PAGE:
Burkhard Ulrich & the Chor der Deutschen Oper Berlin. Photo: © Monika Rittershaus
Burkhard Ulrich & the Chor der Deutschen Oper Berlin. Photo: © Monika Rittershaus

That staggering accuracy displayed by the chorus extended throughout the entire cast.  Michael Nagy gave us a magnificently assured and magnetic performance in the title role.  His handsome baritone has a beauty that brought out Edward’s heartbreak at the end.  There’s a heroic core to the sound that fills out nicely, especially around the middle and bottom, yet he wasn’t afraid to compromise the handsomeness of the tone to illustrate Edward’s pain.  He dominated the stage whenever he appeared on it and gave us a searing performance that felt as if he was bearing his soul on stage for us.

Michael Nagy. Photo: © Monika Rittershaus.
Michael Nagy. Photo: © Monika Rittershaus.

Agneta Eichenholz was formidable as Isabella.  Her role contained some punishingly high, sustained writing yet she dispatched it with seemingly nonchalant ease.  There was never any sense at all of someone operating outside of her comfort zone and given the extreme nature of the part, she never compromised on the clarity of her diction either.  Ladislav Elgr sang Gaveston with a lyric and mellifluous tenor that navigated the awkward intervals and was both seductive and petulant when he needed to be.  Jarrett Ott, in the role of the Angel, a mysterious figure seen only by Edward, sang with a light, peppery baritone that contrasted nicely with Nagy’s fuller tones.  Burkhard Ulrich brought his characterful tenor to the role of the Bischof von Coventry while James Kryshak’s insinuating, almost nasal assumption of Lightborn made his presence known towards the end.  I was also impressed by Andrew Harris’ Mortimer sung in a warm, complex bass of impressive depth and roundness.  Markus Brück and Gideon Poppe offered some scene-stealing cameos as Bishops, tour guides and leather daddies.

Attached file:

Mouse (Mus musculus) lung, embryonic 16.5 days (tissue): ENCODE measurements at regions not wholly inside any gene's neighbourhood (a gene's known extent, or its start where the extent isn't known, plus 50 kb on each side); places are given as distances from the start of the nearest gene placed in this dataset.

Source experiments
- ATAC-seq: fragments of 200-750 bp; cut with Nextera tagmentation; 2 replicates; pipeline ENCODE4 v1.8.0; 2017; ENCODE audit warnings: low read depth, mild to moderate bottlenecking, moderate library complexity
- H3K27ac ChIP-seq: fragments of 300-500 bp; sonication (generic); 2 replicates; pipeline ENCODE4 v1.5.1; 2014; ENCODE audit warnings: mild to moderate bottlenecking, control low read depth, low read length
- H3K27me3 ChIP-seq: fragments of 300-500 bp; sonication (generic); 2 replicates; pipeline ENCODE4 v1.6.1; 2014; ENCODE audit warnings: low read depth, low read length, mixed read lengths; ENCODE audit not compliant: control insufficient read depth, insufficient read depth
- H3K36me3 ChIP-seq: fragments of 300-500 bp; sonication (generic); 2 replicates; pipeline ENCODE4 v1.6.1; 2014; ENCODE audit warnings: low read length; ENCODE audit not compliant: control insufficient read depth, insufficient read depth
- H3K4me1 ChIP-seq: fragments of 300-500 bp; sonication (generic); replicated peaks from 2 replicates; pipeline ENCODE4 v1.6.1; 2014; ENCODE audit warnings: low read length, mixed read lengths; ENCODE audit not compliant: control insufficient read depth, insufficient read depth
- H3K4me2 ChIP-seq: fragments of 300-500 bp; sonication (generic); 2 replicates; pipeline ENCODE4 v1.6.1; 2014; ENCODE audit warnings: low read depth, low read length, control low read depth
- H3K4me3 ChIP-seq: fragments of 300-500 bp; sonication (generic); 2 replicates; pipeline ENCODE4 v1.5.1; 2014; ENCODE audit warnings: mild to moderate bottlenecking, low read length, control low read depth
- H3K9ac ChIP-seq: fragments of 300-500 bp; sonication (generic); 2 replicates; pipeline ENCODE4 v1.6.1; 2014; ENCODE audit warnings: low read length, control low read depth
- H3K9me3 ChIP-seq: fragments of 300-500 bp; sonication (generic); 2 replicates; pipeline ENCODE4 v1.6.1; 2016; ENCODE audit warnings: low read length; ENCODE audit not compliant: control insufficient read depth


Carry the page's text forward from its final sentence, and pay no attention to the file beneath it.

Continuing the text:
Ladislav Elgr & Michael Nagy. Photo: © Monika Rittershaus.
Ladislav Elgr & Michael Nagy. Photo: © Monika Rittershaus.

Thomas Søndergård led a confident reading of a piece that in its ninety-minute length felt tight and ideally formed.  The orchestra played well for him, with the strings creating a sound world that combined harmonics that seemingly floated on air with violent col legno effects.  What struck me in particular was how sparsely accompanied some of the sung lines were with eerie harmonics or solo percussion accompanying the principals but at the same time Scartazzini wasn’t afraid to unleash the sheer power of the band to accompany the big crowd scenes.

Michael Nagy, Chor der Deutschen Oper Berlin. Photo: © Monika Rittershaus.
Michael Nagy, Chor der Deutschen Oper Berlin. Photo: © Monika Rittershaus.

This was a gripping evening in the theatre, one that combined some astounding musicianship with virtuosic singing and a confidence in the handling of the large forces that inspired admiration.  Ultimately, and perhaps inevitably, it feels like a fragment.  It is however a fragment that I think definitely needs to be heard again and does have the potential to become a repertoire piece.  We don’t always feel sympathy for the characters but what Scartazzini and Jonigk achieve is making us feel empathy for Edward as he reflects on his life and faces death.  In the final tableau we see Edward prostrate on the floor, about to be penetrated by that notorious poker that ended his life, while a crowd of museum visitors walks around him.  Perhaps the message is this – that individuals like Edward suffered to give us the rights that we enjoy today.  We must never forget that.